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The Picture Book Buzz

Whoo-ku Haiku - Perfect Picture Book Friday #PPBF

The subject of this week's Perfect Picture Book Friday pick is near and dear to my heart.

Anyone who knows me, knows I love animals and nature. And that I have a particular fondness for birds. I have been a bird watcher and amateur scientist, for more years than I care to acknowledge; actively participating in The Cornell Lab of Ornithology's Feeder Watch citizen science project and the Great Backyard Bird Count. So, it is no surprise that I adore Maria Gianferrari's Hawk Rising (2018).

I also have a very deep love for Winnie-the-Pooh and his friends. So, it should be no surprise that I fell in love with Jonathan Voss' Brave Enough for Two (2018) and Imagine That (2019). These stories feel like the female version (Olive & Hoot) of Christopher Robin & Pooh. And Jonathan's illustrations have such a dreamy, magical, luminescence to them.

So, when these two announced a collaboration, in a story about great horned owls, I couldn't wait! This book is everything I anticipated and so much more.

Whoo-Ku Haiku

Author: Maria Gianferrari

Illustrator: Jonathan Voss

Publisher: G.P. Putnam's Sons (2020)

Ages: 4-8



Poetry, nature, great horned owls, and STEAM.

Synopsis (from the publisher):

Stunning illustrations and gorgeous haikus lead young readers through the dramatic life cycle of one of America’s most beloved wild animals. Pip. Pip. Pip. Poking A hole. Cracking. Cracking. Out Pecks the white owlet.

Watch as a pair of great horned owlets peep and squeak in their feathered nest. Mama and Papa hunt for food and fend off predators while the chicks grow strong enough to hop and flap between the branches of their tree, then leap and fly away, ready to explore the wild world around them. In this thrilling nonfiction picture book, a combination of haiku and dazzling illustration shows readers the fierce majesty of one of North America's most ubiquitous wild animals.

Opening Lines:

A great horned owl pair

Finds squirrel's nest of oak leaves

Perched high in a pine.

Papa adds birch bark

Nest blanketed with feathers

Snow sleeps on the ground.

What I loved about this book:

A big fan of poetry, it was fun to see Maria Gianferrari tell the nonfiction life cycle of the great horned owl through haiku. Despite being constrained to tight, sparse text, the book masterfully follows a pair of great horned owls as they choose a nest and battle crows, hawks, and a fox to raise their two owlets. Talk about making every word count!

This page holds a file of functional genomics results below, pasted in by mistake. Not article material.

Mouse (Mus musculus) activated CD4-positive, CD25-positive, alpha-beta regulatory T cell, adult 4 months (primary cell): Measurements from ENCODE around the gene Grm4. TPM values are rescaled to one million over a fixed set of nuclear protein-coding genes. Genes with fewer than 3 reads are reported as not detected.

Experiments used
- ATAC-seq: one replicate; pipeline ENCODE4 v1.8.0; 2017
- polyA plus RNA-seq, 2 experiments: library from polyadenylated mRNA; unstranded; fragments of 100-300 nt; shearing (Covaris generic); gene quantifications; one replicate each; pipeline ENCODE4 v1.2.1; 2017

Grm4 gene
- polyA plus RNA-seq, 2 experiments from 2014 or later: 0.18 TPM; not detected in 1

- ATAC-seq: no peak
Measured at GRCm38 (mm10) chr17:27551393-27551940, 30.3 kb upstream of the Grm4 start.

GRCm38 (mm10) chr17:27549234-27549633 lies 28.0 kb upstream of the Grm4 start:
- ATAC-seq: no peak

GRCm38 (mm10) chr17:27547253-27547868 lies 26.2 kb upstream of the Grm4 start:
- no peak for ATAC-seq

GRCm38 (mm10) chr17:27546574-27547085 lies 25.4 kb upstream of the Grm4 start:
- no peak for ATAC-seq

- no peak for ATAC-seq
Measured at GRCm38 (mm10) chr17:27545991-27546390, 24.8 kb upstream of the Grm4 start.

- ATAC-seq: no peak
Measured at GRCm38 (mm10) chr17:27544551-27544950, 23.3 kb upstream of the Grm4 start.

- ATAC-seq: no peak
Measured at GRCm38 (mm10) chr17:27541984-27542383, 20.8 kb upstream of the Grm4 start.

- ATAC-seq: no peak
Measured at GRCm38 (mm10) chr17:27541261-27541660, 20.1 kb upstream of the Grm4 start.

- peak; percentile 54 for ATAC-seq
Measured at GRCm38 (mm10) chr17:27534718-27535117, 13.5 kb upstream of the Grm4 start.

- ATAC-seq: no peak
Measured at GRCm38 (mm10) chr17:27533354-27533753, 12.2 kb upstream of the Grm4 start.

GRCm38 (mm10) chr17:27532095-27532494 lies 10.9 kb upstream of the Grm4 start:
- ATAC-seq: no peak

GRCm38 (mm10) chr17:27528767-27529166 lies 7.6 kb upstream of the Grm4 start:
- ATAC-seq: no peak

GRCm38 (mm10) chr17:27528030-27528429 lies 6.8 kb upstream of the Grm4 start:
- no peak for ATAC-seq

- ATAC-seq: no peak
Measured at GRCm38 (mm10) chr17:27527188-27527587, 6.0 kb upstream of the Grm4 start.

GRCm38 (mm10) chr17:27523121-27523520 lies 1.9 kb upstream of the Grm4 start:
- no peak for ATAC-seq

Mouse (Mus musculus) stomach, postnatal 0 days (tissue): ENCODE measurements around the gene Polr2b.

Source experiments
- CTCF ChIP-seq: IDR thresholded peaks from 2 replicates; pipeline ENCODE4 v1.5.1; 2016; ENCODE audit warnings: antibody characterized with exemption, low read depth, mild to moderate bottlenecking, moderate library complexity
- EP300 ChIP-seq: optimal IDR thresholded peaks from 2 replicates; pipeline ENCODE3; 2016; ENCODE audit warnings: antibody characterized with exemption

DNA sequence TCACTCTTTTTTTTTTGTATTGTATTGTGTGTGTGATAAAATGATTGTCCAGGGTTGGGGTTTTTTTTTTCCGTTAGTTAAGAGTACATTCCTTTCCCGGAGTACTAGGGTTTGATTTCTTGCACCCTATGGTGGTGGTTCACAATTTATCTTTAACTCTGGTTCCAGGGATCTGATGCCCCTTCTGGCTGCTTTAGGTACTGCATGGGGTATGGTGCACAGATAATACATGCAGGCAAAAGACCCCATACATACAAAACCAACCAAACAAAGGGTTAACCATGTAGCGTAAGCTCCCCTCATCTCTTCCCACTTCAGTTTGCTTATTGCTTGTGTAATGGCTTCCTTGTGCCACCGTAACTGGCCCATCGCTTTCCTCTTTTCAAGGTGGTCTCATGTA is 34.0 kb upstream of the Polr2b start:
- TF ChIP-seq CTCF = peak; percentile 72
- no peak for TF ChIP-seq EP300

Text © Maria Gianferrari, 2020. Image © Jonathan Voss, 2020

The book is both endearing (honestly who can resist these adorable, fluffy little owlets) and accurately realistic. It's full of tender, close moments and dangerous, dramatic action. Although the parents are seen as protectors and hunters (bringing bugs and skunks to the nest), the book primarily focuses on the downy owlets and their development.

Text © Maria Gianferrari, 2020. Image © Jonathan Voss, 2020

The illustrations are luminous and vividly detailed in primarily the dappled browns and greens of a forest. Interspersed throughout the double-page spreads, Jonathan Voss employs vignettes, or panels, to highlight and focus on the small moments, high in the trees, that the owl family experiences. Such as their reactions to loss of an egg or Mama sheltering owlets from a storm.

Text © Maria Gianferrari, 2020. Image © Jonathan Voss, 2020

In addition to the detailed information in the back matter, Maria Gianferrari includes fun, interactive resources to encourage her reader's further discovery of owls, and perhaps other birds. This is a great mentor text for creating narrative nonfiction. As well as a great introduction to haiku, an owl's life cycle, and the forest ecosystem. A wonderful addition to any library and STEM/STEAM curriculum. One that I hope will encourage more interest in caring about the survival of these owls and all the remarkable birds around the world.


- compare the haiku in Read H is for Haiku by Sydell Rosenberg, take a look at for some ideas and instructions, and then try to write your own haiku.

- research more about the great horned owl, listen to their calls ( Do they live near you? If not, what owls do? What do their calls sound like?

- make a great horned owl paper bag puppet (

If you missed the interview of Maria Gianferrari and Jonathan Voss on Monday, find it (here).

This post is part of a series by authors and KidLit bloggers called Perfect Picture Book Fridays. For more picture book suggestions see Susanna Leonard Hill's Perfect Picture Books.

Maria Marshall

 Photograph © A. Marshall

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